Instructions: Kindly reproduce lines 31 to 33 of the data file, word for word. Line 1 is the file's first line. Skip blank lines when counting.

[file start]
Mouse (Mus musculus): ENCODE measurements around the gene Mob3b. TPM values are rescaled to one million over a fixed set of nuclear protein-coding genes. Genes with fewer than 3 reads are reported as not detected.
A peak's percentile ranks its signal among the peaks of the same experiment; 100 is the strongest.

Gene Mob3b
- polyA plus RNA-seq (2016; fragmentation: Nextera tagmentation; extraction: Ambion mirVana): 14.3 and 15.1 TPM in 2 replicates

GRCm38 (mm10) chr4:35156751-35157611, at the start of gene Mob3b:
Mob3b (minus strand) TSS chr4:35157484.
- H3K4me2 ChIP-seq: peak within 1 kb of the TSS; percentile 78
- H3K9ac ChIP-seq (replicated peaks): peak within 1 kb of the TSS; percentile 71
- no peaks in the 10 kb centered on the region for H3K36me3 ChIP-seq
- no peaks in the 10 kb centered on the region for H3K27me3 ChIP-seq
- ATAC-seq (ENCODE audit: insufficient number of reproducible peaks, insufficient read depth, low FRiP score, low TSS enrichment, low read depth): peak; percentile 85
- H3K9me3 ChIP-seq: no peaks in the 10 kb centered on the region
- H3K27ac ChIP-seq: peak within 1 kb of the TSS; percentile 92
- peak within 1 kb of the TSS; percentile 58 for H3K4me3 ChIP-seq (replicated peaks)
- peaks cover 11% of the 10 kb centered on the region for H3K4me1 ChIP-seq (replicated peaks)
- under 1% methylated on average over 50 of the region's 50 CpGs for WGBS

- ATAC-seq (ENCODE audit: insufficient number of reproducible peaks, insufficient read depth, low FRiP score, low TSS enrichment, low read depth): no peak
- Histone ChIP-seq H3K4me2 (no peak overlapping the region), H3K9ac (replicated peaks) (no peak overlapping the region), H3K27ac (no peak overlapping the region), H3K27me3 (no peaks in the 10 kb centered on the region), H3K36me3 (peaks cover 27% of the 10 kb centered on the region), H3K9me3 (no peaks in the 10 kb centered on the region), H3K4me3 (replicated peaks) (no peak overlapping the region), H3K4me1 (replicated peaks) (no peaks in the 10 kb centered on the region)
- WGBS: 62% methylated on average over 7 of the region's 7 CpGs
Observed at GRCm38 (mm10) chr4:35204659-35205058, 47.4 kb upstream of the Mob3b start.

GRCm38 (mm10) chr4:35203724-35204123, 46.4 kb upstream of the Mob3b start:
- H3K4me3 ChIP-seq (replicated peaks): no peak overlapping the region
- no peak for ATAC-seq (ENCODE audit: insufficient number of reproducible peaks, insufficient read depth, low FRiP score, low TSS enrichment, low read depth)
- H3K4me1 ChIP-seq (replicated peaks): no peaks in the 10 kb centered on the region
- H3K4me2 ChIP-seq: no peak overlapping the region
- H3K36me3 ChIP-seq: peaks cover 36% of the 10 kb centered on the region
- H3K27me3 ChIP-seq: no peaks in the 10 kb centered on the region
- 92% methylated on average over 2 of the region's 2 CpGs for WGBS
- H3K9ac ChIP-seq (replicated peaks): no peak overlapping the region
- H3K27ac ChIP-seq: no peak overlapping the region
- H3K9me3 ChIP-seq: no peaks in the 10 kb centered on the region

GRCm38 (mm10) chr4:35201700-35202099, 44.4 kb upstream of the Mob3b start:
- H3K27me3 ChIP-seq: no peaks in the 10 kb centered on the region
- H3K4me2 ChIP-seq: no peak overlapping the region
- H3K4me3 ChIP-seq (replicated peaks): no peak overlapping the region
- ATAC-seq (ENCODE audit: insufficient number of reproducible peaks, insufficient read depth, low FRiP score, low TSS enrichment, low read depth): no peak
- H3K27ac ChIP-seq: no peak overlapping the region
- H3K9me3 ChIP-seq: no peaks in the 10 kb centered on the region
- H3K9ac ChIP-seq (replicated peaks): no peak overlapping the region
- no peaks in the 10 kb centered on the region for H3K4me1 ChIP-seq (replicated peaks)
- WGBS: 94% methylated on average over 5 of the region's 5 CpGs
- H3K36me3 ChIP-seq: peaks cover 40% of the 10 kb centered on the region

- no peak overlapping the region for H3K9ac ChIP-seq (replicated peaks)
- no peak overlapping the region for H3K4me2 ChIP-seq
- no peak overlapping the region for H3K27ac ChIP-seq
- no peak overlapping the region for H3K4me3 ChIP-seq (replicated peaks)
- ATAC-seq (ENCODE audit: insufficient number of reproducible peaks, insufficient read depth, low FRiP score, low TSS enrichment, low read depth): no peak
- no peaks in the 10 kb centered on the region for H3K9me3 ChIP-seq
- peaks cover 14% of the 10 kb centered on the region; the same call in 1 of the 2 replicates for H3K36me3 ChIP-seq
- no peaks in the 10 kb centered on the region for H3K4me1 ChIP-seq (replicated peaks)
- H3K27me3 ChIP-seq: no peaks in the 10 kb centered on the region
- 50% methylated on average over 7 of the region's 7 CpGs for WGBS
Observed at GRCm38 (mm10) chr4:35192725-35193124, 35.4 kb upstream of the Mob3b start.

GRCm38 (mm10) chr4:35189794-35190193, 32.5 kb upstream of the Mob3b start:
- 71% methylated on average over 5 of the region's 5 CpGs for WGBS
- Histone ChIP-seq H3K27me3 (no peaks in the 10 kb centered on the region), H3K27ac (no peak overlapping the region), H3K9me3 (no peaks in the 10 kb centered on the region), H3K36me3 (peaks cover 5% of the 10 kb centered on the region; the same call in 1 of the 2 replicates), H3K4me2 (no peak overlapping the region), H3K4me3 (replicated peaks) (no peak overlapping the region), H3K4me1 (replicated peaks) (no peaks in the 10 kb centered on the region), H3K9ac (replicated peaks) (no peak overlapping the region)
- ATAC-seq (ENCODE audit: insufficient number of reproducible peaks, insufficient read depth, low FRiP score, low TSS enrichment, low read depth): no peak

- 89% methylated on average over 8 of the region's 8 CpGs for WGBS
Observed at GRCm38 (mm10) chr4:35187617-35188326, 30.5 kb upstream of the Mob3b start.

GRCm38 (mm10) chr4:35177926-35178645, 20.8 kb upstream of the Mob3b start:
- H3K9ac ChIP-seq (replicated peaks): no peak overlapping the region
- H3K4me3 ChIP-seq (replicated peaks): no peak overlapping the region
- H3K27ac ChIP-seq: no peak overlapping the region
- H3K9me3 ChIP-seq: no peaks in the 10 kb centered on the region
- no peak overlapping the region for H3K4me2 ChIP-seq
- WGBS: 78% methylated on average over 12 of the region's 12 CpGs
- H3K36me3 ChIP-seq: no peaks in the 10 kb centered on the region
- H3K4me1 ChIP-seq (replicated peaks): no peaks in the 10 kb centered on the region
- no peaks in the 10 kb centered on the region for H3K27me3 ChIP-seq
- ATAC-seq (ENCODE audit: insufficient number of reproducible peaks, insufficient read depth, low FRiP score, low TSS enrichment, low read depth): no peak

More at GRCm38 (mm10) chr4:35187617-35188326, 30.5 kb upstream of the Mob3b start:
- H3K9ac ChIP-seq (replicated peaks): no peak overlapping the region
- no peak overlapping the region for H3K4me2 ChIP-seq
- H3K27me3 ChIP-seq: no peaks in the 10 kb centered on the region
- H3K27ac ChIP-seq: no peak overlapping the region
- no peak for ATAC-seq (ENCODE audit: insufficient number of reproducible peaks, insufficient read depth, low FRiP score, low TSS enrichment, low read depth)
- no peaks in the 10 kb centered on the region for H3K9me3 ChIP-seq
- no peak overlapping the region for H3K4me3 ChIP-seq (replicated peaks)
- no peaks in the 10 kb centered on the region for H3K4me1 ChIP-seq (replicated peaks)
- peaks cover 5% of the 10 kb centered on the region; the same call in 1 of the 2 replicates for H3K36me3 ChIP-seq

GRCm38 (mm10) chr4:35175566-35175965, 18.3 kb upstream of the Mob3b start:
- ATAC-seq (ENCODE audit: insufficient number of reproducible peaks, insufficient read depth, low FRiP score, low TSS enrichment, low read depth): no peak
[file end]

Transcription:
- H3K9me3 ChIP-seq: no peaks in the 10 kb centered on the region

GRCm38 (mm10) chr4:35201700-35202099, 44.4 kb upstream of the Mob3b start:
- H3K27me3 ChIP-seq: no peaks in the 10 kb centered on the region